John Roxburgh was the illigetimate son of Dr William Roxburgh* and was educated at the Tranquebar Mission, Madras (now Chennai), India. He arrived in the Cape Colony from England in 1798 with his father and the latter's wife. The elder Roxburgh stayed to collect plants until late in 1799. Lady Anna Barnard (1999) met John in April 1799 and described him as "a tall lad of 17 - who is painting flowers and butter flys like his father" (Vol. 1, p. 118). His father intended to leave him at the Cape as a seedsman to supply plants and seeds to the Calcutta (now Kolkata) Botanic Garden, of which the elder Roxburgh was the superintendent. John stayed at the Cape until about 1804. Formal permission for him to remain in the Colony was granted only in November 1801. In April 1803 his property was attached by the Chamber for Regulating Insolvent Estates to pay his debts. On 20 November 1803 he signed the oath of submission to the newly established Batavian Republic.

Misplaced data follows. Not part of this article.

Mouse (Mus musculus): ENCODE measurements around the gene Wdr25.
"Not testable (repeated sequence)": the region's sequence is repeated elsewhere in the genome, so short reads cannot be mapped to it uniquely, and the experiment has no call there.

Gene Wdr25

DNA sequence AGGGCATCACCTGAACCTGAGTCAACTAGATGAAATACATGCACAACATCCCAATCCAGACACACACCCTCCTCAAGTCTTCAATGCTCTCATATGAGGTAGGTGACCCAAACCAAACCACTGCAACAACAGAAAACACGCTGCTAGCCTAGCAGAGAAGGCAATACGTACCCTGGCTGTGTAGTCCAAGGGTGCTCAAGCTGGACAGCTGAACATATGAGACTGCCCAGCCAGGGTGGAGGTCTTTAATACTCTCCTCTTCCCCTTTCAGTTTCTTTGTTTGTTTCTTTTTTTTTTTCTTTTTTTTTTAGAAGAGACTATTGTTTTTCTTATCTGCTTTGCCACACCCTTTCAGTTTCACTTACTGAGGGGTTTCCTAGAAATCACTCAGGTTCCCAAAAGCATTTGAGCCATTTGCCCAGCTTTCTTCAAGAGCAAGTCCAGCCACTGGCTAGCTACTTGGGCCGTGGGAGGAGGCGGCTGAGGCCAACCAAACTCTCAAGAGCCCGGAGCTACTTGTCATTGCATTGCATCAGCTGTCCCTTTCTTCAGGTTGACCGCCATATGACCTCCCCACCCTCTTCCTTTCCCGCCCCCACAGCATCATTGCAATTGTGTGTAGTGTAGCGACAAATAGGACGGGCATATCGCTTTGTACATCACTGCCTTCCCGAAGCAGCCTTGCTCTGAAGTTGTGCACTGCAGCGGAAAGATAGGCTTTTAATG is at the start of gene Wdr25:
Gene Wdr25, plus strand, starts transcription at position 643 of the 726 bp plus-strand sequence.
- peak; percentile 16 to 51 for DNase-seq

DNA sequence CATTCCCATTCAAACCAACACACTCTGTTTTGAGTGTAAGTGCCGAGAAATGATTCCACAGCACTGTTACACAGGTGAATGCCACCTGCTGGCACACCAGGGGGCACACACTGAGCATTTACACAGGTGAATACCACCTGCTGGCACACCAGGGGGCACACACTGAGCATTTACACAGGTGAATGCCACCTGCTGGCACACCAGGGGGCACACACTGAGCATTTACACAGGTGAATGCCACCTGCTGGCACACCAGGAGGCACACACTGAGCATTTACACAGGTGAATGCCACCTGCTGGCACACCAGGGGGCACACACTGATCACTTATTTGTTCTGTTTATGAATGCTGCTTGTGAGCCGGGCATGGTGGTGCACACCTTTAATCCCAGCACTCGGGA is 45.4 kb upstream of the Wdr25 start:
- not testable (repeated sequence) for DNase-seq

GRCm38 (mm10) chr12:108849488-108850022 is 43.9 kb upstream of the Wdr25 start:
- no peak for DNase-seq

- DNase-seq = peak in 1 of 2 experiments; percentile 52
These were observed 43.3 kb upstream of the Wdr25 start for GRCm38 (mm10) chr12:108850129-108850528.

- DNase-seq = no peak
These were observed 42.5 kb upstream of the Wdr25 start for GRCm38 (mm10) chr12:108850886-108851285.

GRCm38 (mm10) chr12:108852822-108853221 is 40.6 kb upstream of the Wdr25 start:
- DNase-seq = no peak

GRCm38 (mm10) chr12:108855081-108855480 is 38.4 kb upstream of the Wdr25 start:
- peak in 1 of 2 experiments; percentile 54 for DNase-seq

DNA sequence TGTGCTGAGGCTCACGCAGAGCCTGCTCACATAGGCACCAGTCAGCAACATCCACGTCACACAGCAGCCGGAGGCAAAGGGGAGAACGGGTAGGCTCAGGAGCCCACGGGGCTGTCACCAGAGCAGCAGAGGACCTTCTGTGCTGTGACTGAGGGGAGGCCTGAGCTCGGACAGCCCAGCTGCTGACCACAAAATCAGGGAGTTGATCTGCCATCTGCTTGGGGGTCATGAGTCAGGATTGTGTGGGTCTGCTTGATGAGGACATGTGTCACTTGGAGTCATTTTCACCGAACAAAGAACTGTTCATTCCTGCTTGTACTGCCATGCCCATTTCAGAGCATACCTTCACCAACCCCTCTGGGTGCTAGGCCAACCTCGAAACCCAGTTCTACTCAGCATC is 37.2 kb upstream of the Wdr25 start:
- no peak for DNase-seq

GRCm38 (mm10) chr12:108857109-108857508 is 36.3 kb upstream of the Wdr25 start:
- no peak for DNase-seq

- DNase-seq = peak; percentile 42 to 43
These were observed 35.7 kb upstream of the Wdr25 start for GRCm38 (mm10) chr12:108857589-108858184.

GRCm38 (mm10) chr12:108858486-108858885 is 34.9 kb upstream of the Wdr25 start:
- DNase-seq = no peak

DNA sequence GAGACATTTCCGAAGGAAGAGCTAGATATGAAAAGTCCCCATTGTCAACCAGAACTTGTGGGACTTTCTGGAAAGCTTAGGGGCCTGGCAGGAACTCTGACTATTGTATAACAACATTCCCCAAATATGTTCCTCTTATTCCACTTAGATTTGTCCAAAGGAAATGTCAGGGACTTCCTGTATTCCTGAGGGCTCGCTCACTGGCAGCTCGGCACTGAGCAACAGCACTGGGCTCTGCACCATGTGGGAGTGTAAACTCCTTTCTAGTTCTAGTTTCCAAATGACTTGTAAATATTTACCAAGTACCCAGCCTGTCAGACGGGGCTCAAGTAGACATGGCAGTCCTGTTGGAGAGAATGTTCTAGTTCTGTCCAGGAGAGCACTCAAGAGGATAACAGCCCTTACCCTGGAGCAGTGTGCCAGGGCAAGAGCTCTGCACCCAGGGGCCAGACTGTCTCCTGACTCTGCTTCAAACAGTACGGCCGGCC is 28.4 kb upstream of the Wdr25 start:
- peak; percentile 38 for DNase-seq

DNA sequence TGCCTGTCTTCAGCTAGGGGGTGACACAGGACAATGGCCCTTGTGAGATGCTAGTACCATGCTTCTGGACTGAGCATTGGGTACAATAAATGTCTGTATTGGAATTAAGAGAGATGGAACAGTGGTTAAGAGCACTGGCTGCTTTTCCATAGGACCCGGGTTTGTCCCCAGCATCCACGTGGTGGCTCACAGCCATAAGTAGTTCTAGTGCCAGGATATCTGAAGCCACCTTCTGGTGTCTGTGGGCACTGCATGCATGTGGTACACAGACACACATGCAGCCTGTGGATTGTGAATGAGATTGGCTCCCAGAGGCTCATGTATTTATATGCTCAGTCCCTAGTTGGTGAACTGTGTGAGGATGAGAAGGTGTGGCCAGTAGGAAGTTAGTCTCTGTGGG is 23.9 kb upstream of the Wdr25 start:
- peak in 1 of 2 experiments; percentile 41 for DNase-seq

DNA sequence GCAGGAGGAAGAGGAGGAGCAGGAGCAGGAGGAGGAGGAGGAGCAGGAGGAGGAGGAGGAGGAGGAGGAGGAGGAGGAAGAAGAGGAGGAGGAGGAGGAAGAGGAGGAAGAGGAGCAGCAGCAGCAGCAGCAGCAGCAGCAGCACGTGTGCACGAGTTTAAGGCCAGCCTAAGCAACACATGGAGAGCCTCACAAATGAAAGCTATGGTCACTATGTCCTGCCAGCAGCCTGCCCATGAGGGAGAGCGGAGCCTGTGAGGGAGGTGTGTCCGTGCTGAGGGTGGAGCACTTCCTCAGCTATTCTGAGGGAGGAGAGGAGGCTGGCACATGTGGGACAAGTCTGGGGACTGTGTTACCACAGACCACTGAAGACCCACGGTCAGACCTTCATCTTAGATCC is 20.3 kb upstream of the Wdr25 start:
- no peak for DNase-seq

John sent specimens, particularly heaths, also to Sir Joseph Banks* (these are now in the Natural History Museum, London), and a large collection to A.B. Lambert of London (now in the Conservatoire et Jardin botaniques, Genève, Switzerland). Unlike the plants collected by his father, John's specimens usually lack the date and locality of collection. After his return to India he worked at the Calcutta Botanic Garden as overseer of the Indian flower painters that his father employed. During 1810-1811 he collected plants at Chittagong (now in Bangladesh). In July 1815 he was dismissed from his post by Dr N. Wallich*, who was acting superintendent of the botanic gardens at the time, but was reinstated by James Hare in 1816. He was dismissed again by Wallich, then superintendent, in March 1819.